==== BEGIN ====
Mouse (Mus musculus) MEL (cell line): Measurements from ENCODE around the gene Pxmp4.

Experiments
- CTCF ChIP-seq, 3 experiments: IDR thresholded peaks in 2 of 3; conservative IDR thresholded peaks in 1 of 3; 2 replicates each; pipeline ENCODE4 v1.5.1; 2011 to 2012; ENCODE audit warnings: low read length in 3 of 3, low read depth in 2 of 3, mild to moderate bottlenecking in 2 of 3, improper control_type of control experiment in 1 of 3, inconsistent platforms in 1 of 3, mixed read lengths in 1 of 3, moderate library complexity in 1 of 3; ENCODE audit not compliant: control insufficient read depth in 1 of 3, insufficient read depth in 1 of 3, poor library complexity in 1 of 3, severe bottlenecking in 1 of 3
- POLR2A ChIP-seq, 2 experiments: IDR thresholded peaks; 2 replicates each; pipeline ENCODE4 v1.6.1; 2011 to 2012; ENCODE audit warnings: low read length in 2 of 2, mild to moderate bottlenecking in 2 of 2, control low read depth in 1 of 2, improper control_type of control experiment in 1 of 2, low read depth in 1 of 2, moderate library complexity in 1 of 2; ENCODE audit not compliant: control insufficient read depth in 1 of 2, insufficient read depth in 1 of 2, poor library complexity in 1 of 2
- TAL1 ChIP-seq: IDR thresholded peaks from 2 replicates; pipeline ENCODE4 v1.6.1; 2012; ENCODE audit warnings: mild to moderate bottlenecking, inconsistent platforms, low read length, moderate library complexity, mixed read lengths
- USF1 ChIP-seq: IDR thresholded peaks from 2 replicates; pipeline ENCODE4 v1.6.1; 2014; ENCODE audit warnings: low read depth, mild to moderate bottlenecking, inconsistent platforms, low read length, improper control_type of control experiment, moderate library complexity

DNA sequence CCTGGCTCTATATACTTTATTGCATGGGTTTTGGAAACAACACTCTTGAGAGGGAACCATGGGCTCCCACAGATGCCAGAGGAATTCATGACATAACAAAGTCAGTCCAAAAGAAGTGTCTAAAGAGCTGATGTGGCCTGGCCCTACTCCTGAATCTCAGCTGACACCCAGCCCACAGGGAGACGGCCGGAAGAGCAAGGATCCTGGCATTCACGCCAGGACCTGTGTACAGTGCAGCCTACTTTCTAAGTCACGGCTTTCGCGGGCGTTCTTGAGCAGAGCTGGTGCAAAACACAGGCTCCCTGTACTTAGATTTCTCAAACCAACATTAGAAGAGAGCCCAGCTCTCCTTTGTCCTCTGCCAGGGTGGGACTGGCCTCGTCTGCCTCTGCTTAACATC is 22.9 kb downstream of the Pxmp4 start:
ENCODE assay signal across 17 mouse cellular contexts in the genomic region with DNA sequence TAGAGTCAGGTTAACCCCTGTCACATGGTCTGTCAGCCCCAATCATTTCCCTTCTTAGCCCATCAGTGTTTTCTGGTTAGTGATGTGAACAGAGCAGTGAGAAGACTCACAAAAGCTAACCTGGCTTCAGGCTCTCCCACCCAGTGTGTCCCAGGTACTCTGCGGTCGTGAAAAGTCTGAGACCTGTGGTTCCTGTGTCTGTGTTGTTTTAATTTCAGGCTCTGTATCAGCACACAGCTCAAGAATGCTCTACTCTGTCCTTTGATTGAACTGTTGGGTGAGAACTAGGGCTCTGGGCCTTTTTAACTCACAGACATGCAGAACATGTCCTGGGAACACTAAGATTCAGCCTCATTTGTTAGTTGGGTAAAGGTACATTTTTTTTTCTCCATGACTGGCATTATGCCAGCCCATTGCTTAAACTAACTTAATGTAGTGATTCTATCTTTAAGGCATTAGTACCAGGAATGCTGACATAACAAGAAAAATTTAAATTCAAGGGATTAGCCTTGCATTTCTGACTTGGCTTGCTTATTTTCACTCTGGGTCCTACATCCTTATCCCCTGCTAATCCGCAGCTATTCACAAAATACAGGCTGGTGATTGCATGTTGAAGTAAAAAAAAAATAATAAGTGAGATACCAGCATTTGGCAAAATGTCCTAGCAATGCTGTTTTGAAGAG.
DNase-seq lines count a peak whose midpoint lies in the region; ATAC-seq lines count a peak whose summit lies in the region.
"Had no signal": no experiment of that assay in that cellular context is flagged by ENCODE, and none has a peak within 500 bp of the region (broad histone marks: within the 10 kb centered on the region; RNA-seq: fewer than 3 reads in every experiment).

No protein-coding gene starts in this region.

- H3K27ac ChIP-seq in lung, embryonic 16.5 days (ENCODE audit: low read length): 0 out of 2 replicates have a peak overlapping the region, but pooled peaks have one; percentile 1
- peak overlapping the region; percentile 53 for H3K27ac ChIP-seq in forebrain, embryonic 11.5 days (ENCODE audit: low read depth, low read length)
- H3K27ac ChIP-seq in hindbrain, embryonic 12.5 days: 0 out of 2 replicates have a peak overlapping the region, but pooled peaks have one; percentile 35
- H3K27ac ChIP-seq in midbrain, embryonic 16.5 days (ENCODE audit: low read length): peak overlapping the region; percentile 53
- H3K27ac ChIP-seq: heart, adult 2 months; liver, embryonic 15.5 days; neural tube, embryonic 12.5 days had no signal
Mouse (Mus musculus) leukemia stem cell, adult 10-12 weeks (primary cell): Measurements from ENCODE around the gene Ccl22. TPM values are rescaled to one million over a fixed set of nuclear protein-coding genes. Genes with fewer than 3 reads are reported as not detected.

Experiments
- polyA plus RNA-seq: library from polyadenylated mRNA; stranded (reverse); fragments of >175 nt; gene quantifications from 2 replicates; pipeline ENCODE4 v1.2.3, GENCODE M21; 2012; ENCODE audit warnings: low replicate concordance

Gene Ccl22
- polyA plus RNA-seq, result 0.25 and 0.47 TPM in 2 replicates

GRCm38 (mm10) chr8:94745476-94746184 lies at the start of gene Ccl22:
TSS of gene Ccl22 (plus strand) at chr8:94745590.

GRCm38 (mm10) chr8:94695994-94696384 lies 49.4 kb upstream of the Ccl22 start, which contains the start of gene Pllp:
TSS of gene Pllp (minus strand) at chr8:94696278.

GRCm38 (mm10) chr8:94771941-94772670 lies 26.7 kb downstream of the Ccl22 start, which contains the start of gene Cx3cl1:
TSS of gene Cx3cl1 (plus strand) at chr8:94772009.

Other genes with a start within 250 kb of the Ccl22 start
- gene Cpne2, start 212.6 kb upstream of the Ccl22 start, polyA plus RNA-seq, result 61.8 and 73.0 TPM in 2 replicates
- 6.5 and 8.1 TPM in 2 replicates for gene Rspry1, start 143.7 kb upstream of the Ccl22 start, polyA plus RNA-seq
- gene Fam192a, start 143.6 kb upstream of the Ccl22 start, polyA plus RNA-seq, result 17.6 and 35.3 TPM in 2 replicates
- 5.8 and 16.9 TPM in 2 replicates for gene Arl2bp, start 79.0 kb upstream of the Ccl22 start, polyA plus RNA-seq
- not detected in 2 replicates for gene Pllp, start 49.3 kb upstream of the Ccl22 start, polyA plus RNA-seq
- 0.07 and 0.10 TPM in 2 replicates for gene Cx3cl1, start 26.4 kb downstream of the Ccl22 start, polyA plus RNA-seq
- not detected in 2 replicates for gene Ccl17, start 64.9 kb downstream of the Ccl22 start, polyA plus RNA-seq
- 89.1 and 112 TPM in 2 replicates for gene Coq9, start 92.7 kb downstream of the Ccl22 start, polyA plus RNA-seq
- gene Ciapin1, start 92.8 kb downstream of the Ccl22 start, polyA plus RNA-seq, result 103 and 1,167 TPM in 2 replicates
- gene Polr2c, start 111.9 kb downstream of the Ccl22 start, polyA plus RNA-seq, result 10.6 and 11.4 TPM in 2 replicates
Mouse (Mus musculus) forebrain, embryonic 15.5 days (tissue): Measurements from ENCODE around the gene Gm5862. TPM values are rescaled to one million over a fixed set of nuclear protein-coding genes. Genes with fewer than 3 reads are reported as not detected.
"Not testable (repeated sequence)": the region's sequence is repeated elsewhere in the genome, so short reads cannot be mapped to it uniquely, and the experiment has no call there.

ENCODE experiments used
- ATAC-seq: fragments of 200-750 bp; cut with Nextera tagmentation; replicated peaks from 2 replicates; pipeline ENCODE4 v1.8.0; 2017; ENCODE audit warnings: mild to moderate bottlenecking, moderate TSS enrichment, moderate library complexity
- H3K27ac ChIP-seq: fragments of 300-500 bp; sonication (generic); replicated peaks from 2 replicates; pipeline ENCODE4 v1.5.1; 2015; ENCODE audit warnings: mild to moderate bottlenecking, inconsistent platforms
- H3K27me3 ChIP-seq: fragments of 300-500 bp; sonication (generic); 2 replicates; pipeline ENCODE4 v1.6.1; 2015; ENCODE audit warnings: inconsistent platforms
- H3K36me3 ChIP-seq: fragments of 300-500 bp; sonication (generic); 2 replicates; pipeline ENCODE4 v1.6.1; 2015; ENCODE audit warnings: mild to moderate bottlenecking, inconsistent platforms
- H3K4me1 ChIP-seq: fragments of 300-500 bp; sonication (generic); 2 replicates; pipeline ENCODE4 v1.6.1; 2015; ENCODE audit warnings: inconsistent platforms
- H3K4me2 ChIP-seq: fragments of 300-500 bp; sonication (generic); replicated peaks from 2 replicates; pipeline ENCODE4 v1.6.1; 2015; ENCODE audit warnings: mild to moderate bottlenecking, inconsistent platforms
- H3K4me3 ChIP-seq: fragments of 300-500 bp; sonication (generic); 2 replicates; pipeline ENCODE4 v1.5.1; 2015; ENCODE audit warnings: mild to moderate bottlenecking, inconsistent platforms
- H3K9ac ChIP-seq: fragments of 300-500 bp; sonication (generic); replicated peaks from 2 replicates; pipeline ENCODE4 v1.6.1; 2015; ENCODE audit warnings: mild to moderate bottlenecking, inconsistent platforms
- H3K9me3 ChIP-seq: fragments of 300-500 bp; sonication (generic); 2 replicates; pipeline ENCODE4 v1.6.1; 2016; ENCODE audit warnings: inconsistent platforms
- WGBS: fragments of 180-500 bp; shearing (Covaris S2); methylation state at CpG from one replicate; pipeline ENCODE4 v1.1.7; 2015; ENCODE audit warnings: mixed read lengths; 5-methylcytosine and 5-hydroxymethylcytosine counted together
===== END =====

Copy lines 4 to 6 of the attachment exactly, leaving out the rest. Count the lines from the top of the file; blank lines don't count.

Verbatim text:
- POLR2A ChIP-seq, 2 experiments: IDR thresholded peaks; 2 replicates each; pipeline ENCODE4 v1.6.1; 2011 to 2012; ENCODE audit warnings: low read length in 2 of 2, mild to moderate bottlenecking in 2 of 2, control low read depth in 1 of 2, improper control_type of control experiment in 1 of 2, low read depth in 1 of 2, moderate library complexity in 1 of 2; ENCODE audit not compliant: control insufficient read depth in 1 of 2, insufficient read depth in 1 of 2, poor library complexity in 1 of 2
- TAL1 ChIP-seq: IDR thresholded peaks from 2 replicates; pipeline ENCODE4 v1.6.1; 2012; ENCODE audit warnings: mild to moderate bottlenecking, inconsistent platforms, low read length, moderate library complexity, mixed read lengths
- USF1 ChIP-seq: IDR thresholded peaks from 2 replicates; pipeline ENCODE4 v1.6.1; 2014; ENCODE audit warnings: low read depth, mild to moderate bottlenecking, inconsistent platforms, low read length, improper control_type of control experiment, moderate library complexity